In a significant ruling, the Supreme Court dismissed the plea of the Himachal Pradesh Government in the case of State of Himachal Pradesh vs. Surender Kumar Parmar, affirming the High Court’s directive to provide two promotions to an employee, Surender Kumar Parmar, in the absence of promotional avenues for his post.
Surender Kumar Parmar, employed as a Computer Operator in the Health Service Department of the Himachal Pradesh Government, found himself embroiled in a dispute regarding promotions. Despite his duties aligning more closely with those of a clerk, he was consistently denied promotions. Parmar argued that other clerks in the office were receiving promotions to higher positions, while he remained stagnant in his role.
High Court’s Decision:
Relying on the precedent set by the case of State of Tripura and others vs. K.K. Roy, the High Court directed the State to grant Parmar two higher scales in the hierarchy of pay-scales, one upon completing 12 years of service and the other at 24 years of service. The court emphasized that promotion is a condition of service, and the state is obligated to provide promotional avenues to its employees.
Supreme Court’s Ruling:
The Supreme Court bench, consisting of Justices Hrishikesh Roy and Prashant Kumar Mishra, upheld the High Court’s decision, dismissing the plea of the Himachal Pradesh Government. The court noted that Parmar had been deprived of any promotion throughout his entire career, despite his eligibility and the absence of any valid reasons for denying him promotion. The bench affirmed the High Court’s observation that Parmar had faced stagnation in his position for nearly 28 years.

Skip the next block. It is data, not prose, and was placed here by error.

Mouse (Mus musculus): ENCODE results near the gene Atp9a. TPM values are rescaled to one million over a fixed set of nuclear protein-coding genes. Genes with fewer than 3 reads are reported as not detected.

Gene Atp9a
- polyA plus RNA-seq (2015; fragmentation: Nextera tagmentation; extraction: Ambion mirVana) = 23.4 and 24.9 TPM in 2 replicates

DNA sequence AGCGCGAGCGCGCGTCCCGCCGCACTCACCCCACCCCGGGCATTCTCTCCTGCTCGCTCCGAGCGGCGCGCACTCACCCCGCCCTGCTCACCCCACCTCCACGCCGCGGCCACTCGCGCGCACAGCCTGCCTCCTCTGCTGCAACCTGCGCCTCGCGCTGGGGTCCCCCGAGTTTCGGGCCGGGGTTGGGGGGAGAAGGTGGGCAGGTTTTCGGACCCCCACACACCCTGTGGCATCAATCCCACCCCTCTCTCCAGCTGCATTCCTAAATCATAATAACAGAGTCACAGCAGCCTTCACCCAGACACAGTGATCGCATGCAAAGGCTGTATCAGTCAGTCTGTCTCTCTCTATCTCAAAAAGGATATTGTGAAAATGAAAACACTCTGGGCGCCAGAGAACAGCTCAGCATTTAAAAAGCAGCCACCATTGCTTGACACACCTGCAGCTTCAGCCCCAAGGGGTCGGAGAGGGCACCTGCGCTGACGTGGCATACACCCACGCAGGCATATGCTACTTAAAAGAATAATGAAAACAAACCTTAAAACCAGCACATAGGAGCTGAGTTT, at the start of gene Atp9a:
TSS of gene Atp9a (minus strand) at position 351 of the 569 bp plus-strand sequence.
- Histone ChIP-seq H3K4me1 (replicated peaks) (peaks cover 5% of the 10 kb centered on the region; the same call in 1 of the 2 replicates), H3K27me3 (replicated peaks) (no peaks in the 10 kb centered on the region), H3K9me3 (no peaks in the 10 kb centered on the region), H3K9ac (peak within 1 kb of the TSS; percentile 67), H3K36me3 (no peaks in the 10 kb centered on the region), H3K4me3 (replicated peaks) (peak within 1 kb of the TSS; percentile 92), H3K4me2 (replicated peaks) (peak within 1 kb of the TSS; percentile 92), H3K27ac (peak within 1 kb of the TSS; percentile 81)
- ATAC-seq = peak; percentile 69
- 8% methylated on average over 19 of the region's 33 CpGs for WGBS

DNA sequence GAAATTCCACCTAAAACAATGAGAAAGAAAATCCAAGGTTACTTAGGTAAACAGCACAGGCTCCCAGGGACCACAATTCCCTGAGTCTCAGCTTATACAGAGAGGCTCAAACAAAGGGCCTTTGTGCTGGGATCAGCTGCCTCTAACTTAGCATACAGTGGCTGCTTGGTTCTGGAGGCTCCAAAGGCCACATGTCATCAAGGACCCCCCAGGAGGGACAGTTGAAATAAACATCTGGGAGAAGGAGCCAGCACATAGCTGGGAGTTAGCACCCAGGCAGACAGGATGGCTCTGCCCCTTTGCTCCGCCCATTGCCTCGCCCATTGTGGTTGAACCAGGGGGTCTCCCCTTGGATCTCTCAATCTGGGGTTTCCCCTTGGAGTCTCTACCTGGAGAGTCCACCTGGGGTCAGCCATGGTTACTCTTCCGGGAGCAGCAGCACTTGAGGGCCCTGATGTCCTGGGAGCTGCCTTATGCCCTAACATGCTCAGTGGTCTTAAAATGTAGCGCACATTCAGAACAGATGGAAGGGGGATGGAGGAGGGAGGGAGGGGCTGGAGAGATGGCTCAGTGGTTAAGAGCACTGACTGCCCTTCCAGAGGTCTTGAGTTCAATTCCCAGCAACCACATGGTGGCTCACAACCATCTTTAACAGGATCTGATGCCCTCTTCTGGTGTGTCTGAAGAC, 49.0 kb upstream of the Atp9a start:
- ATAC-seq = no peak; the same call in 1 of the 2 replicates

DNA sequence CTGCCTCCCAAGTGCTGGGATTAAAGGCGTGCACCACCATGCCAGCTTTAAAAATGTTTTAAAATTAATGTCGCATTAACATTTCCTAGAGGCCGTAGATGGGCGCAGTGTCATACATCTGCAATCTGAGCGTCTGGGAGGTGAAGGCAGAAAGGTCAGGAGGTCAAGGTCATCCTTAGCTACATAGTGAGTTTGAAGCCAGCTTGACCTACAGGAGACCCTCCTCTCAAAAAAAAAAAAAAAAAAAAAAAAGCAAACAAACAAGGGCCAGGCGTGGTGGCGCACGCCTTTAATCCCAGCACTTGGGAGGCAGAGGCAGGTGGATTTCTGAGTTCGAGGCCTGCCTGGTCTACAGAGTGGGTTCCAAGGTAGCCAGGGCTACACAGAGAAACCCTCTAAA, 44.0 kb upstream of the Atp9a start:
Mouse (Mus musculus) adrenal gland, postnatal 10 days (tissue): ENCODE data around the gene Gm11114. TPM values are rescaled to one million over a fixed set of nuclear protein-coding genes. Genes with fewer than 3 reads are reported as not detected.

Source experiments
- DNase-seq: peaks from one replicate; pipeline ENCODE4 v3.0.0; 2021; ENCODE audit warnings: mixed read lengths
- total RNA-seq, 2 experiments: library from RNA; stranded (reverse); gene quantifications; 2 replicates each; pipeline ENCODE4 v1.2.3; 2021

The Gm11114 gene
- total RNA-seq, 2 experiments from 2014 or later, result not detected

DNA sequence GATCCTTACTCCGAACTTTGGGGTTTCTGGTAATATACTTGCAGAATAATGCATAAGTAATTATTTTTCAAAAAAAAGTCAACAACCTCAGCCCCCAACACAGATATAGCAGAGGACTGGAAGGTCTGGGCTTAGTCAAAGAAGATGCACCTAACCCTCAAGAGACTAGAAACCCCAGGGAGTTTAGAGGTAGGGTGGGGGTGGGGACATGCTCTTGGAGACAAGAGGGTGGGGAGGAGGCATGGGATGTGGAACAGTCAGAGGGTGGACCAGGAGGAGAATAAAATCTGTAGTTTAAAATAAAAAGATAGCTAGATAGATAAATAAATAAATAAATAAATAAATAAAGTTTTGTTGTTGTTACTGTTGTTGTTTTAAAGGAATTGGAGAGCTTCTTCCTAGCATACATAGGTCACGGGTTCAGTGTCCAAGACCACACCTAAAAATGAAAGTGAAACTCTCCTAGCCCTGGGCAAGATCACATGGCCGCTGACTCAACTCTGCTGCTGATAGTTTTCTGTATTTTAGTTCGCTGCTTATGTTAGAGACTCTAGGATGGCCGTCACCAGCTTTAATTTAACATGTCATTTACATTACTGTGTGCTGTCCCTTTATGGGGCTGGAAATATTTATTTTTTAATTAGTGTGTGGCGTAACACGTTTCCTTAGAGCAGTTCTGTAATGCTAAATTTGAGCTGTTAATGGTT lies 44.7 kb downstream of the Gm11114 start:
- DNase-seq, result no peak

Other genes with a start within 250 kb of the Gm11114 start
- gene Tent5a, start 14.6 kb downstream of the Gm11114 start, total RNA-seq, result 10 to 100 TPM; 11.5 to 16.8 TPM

This ruling has significant implications for employees across the country, emphasizing the importance of providing promotional avenues to ensure career progression and prevent stagnation. It underscores the responsibility of state governments to formulate policies, based on recommendations from Pay Commissions, to address the lack of promotion opportunities for employees in various posts.
The dismissal of the State’s plea by the Supreme Court marks a victory for Surender Kumar Parmar and sets a precedent for ensuring the fair treatment of employees in matters of career advancement. The ruling serves as a reminder to employers, both in the public and private sectors, of their obligation to provide equitable opportunities for professional growth to their workforce.